All news from Anaesthesiology

HIV and Diabetes: High Rates Increased the Risk of TB for South Africans

Since the 1980s, HIV has contributed to an increase in tuberculosis (TB) cases across the globe. Recently, diabetes has been found to be an important risk factor for TB. In a new study, Yale researchers investigated whether having both HIV and diabetes increases the risk of developing TB among individuals living in rural South Africa. The study, led by Sheela Shenoi and Pranay Sinha, is published in the International Journal of Tuberculosis and Lung Disease.

Universal Stroke Awareness Program Launched

In an effort to improve stroke recognition and reduce life-threatening pre-hospital delays worldwide, an international team lead by researchers at Penn Medicine created a universal stroke awareness program, Stroke 112. The team published encouraging results in Stroke about the program's acceptance in a non-English-speaking environment.

CryoEM Captures An Opioid Drug Triggering The BIochemical Signaling

Scientists have used ultra-high-resolution cryo–electron microscopy (cryoEM) to capture the most detailed portrait ever of an opioid drug triggering the biochemical signaling cascade that gives it its power both for good and for ill.  Opioid drugs like morphine and fentanyl are a mainstay of modern pain medicine. The study was published in Nature.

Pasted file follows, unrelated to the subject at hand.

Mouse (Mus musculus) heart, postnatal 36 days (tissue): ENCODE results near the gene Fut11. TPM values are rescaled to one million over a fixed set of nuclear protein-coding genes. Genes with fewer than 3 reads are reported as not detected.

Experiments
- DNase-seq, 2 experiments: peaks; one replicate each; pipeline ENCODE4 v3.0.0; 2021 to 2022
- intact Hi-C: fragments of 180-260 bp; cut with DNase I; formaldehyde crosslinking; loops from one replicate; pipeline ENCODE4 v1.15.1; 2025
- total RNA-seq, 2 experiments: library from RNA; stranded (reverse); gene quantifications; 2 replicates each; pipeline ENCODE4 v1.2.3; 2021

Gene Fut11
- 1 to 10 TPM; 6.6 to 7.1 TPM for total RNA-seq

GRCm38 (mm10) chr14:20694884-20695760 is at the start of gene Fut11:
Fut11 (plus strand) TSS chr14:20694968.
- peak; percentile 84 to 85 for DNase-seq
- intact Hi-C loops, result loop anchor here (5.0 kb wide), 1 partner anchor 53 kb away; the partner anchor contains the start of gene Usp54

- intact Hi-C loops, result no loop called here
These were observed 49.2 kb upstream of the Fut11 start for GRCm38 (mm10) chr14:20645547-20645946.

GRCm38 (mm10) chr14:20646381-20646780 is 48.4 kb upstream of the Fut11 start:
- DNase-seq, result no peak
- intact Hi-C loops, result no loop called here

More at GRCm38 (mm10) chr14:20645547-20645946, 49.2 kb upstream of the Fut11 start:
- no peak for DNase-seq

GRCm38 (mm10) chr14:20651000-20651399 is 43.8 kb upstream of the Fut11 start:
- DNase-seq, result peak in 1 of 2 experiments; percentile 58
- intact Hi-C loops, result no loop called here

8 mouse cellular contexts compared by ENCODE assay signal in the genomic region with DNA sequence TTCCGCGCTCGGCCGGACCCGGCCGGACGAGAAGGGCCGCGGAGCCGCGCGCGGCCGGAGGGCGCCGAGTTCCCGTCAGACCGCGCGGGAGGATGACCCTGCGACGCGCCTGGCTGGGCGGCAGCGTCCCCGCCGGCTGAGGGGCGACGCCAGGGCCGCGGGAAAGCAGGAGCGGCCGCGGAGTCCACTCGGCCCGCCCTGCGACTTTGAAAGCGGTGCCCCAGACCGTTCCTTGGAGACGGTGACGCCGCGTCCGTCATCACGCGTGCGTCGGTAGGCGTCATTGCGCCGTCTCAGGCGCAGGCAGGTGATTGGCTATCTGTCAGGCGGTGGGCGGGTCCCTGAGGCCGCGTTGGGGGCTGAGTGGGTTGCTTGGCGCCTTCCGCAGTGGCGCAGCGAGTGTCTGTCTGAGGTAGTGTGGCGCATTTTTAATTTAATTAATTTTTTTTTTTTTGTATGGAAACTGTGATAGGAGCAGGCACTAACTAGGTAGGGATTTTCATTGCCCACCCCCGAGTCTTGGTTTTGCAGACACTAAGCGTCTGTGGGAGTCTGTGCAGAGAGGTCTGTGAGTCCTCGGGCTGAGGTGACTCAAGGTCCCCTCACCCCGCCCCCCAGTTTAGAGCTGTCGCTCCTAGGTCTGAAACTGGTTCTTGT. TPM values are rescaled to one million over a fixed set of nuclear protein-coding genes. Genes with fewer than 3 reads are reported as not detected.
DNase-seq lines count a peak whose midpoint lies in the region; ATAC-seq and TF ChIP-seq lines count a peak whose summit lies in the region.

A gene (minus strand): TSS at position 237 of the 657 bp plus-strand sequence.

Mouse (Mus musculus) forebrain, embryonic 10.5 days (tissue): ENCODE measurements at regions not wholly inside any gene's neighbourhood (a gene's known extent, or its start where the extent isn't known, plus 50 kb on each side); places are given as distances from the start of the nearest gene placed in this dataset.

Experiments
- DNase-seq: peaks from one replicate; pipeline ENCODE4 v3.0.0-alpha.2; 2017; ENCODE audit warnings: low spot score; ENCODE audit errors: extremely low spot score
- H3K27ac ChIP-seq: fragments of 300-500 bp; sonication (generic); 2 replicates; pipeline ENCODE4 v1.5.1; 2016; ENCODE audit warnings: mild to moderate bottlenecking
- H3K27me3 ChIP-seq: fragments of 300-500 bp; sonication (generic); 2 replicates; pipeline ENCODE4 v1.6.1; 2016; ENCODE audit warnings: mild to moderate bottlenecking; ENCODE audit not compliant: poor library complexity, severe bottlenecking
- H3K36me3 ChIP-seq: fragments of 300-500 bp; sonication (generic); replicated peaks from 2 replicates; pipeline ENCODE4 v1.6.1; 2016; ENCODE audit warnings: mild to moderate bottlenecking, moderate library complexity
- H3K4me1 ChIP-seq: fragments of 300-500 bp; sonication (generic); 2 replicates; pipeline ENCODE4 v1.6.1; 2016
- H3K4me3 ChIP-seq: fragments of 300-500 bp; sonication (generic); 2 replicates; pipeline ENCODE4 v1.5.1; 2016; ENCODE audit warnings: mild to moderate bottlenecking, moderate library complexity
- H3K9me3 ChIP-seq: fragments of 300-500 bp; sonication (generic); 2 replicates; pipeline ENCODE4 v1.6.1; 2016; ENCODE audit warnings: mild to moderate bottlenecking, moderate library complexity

But they also cause constipation, are highly addictive, and can lead to fatal respiratory failure if taken at too high a dose. Scientists have long sought to develop new opioid drugs that can drive away pain without these dangerous side effects, but holes in our understanding of exactly how opioids exert their various effects at a biological level has so far kept this dream at bay.

Investigation Of Volatile Anesthesia Provides Cardioprotection In Patients

The study evaluate the feasibility of the perioperative protocol and investigate whether volatile anesthesia provide cardioprotection in patients undergoing coronary artery bypass grafting (CABG). Clinical trials have shown conflicting results regarding the use of volatile anesthesia before or after the ischemic insult in cardiac surgical patients and effect on myocardial injury.

This may be attributable to the failure of continuing volatile agents into the early postoperative period. They hypothesized that combined volatile-based anesthesia and postoperative sedation would decrease the extent of myocardial injury after coronary artery bypass grafting (CABG) when compared to intravenous, propofol-based approach. 

Enzyme's Motion May Be Developing New Cancer Drugs

Researchers have found Motion is crucial for proper functioning of a kinase enzyme. Not only must the kinase have all needed parts in place, the enzyme must move in the correct manner and at the correct speed to function properly in a cell. Focusing on ways to impede the enzyme's motion may be an avenue for developing new drugs to combat cancer and other diseases.

New Insights To Improve Life On Earth Are Focused On Space

Aerospace startup Space Tango describes itself as "a full-service solution to microgravity research and manufacturing. They design project architectures and experiments specifically for a microgravity,  which is close to zero gravity setting. They want to see how that unique environment affects bacteria, insects, seeds, viruses, pharmaceuticals, materials and more. They learn in space will enable us to make life better on this planet.